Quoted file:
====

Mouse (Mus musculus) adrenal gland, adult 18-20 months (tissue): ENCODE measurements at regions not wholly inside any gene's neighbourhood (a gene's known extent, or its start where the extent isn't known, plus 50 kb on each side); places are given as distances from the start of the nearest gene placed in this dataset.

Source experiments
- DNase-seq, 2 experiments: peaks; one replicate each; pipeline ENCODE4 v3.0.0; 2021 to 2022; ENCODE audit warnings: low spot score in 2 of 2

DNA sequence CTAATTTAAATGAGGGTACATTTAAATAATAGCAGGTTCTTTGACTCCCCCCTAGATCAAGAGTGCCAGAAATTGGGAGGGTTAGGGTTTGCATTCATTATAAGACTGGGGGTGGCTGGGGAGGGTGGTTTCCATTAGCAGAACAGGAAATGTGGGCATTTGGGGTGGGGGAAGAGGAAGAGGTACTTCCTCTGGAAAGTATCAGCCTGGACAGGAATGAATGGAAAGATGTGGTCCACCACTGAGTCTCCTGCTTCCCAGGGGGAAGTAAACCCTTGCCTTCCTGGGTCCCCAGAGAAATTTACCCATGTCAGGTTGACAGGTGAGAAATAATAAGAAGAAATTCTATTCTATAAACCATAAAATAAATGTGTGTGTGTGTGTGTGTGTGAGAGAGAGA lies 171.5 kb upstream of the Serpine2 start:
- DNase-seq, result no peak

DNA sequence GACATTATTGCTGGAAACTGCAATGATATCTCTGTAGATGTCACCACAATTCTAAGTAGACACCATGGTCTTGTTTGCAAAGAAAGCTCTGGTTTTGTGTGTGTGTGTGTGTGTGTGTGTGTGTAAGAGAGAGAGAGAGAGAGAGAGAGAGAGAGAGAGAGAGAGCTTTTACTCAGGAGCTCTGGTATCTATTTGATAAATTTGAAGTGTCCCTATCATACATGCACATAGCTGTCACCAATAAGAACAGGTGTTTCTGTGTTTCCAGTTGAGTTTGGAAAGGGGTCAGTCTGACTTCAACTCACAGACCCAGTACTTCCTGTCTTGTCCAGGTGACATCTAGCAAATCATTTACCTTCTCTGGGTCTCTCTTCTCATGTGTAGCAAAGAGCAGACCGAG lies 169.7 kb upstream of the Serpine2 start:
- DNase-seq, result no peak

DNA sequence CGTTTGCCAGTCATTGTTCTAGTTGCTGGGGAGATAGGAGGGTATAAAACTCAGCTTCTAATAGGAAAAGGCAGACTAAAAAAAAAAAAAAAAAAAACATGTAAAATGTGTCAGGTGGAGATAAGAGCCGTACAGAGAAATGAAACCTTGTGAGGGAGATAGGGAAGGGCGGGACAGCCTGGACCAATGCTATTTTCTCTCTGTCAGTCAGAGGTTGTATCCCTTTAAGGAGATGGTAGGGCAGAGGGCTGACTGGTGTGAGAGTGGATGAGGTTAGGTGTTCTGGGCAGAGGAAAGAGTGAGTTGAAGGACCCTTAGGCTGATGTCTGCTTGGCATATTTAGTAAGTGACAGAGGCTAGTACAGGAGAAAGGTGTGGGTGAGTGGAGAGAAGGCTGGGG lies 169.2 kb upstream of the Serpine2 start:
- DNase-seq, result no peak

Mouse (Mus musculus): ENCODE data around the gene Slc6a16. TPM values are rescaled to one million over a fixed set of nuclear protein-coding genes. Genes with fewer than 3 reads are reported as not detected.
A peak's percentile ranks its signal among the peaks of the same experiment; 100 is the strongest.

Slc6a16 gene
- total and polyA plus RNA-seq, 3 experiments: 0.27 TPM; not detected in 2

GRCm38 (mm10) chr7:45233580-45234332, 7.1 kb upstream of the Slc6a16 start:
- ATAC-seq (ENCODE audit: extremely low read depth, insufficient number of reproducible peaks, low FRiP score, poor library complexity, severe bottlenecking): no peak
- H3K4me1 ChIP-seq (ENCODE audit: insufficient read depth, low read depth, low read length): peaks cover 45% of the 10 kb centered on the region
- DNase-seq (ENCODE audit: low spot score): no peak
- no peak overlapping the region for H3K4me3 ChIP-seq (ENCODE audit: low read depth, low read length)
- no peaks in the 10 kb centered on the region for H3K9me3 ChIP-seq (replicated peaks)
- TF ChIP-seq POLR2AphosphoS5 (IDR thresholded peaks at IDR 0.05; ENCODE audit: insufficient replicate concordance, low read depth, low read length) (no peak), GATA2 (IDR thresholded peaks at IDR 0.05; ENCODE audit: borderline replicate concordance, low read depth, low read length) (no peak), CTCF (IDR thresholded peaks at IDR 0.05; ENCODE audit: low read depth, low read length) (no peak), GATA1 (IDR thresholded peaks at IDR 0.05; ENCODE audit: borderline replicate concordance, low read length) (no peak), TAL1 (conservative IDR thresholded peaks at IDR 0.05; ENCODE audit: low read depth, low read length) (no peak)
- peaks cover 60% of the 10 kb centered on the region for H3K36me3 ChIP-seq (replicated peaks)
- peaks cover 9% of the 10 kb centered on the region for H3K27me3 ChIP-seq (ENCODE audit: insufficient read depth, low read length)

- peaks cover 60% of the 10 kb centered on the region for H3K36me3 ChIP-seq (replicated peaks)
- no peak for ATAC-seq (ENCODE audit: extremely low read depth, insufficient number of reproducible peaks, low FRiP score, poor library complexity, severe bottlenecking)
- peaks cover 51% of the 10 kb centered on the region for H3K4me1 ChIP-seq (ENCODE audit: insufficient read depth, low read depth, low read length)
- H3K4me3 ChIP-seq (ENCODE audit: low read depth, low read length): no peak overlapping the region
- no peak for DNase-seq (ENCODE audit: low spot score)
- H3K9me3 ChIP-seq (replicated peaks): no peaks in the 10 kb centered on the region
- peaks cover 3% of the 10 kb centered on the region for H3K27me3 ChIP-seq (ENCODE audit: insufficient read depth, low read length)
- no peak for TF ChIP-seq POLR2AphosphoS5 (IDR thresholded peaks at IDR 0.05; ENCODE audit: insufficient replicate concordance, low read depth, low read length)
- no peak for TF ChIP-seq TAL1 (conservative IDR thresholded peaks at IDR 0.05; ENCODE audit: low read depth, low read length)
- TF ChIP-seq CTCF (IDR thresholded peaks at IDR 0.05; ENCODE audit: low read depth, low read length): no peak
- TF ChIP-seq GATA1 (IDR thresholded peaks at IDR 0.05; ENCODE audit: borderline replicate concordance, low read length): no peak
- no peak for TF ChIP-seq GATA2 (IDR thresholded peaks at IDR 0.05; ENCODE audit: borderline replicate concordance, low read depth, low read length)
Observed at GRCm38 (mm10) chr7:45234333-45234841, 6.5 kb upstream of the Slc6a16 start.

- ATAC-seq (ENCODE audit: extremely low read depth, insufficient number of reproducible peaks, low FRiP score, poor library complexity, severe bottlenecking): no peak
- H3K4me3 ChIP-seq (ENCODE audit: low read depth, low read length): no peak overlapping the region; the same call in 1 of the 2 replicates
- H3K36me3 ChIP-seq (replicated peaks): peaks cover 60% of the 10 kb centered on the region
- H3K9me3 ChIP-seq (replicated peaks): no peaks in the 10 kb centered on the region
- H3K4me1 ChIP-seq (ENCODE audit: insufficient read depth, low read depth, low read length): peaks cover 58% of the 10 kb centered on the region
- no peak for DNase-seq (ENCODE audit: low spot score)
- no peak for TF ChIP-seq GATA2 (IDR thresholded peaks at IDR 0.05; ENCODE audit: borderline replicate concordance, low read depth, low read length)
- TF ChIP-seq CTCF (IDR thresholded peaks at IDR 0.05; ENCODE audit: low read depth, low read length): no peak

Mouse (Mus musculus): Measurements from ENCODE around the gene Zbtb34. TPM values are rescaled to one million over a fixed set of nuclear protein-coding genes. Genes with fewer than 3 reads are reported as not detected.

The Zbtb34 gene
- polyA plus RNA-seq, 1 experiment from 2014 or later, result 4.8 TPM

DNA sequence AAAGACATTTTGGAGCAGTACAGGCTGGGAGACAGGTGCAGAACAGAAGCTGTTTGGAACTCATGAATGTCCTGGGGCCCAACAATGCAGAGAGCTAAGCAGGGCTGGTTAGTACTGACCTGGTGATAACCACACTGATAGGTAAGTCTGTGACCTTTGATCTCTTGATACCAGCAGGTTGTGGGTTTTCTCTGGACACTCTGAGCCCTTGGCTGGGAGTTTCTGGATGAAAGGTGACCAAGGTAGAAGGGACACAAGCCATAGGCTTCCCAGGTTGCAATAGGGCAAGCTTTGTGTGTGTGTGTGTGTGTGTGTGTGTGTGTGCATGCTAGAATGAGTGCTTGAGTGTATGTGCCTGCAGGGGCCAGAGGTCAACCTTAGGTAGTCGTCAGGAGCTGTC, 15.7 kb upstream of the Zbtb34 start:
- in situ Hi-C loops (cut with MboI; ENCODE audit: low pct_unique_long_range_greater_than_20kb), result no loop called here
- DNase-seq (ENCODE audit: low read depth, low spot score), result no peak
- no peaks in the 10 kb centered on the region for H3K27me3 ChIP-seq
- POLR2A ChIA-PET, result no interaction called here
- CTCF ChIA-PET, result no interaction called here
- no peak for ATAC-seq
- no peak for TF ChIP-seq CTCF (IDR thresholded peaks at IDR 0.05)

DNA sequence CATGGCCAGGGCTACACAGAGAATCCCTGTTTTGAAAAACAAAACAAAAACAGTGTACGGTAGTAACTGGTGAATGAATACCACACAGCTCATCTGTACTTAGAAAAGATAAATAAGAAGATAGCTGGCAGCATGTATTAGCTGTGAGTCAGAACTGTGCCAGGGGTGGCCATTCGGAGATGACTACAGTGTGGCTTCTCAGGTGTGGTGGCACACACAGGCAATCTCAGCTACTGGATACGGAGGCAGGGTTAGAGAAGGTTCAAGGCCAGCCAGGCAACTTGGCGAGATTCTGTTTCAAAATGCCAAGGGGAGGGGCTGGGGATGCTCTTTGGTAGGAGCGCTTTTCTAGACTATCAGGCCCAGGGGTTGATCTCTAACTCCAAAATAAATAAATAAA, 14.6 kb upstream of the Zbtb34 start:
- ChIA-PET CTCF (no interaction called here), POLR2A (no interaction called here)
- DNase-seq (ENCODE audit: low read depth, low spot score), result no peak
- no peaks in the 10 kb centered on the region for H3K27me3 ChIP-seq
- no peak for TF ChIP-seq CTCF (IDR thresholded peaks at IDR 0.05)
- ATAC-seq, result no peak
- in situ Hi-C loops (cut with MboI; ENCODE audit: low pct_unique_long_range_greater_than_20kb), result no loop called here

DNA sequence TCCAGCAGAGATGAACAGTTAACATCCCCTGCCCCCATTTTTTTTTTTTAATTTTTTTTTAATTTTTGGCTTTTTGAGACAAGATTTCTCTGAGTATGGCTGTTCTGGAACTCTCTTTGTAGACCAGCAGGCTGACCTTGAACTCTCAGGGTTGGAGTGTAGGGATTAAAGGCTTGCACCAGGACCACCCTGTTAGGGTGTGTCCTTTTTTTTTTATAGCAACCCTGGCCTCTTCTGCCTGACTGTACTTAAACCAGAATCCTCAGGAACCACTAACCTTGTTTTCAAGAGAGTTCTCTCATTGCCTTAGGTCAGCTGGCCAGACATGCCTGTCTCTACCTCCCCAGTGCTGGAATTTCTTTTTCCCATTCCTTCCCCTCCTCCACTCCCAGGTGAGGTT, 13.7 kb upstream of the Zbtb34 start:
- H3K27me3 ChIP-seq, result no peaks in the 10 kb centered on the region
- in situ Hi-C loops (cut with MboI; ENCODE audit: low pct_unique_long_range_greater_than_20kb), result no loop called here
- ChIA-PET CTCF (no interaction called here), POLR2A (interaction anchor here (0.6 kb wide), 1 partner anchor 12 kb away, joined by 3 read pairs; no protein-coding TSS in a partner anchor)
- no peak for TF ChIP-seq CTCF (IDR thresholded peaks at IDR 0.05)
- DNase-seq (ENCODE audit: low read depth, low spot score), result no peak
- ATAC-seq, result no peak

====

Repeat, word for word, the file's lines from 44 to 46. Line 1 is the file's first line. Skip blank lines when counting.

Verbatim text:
Mouse (Mus musculus): Measurements from ENCODE around the gene Zbtb34. TPM values are rescaled to one million over a fixed set of nuclear protein-coding genes. Genes with fewer than 3 reads are reported as not detected.

The Zbtb34 gene
- polyA plus RNA-seq, 1 experiment from 2014 or later, result 4.8 TPM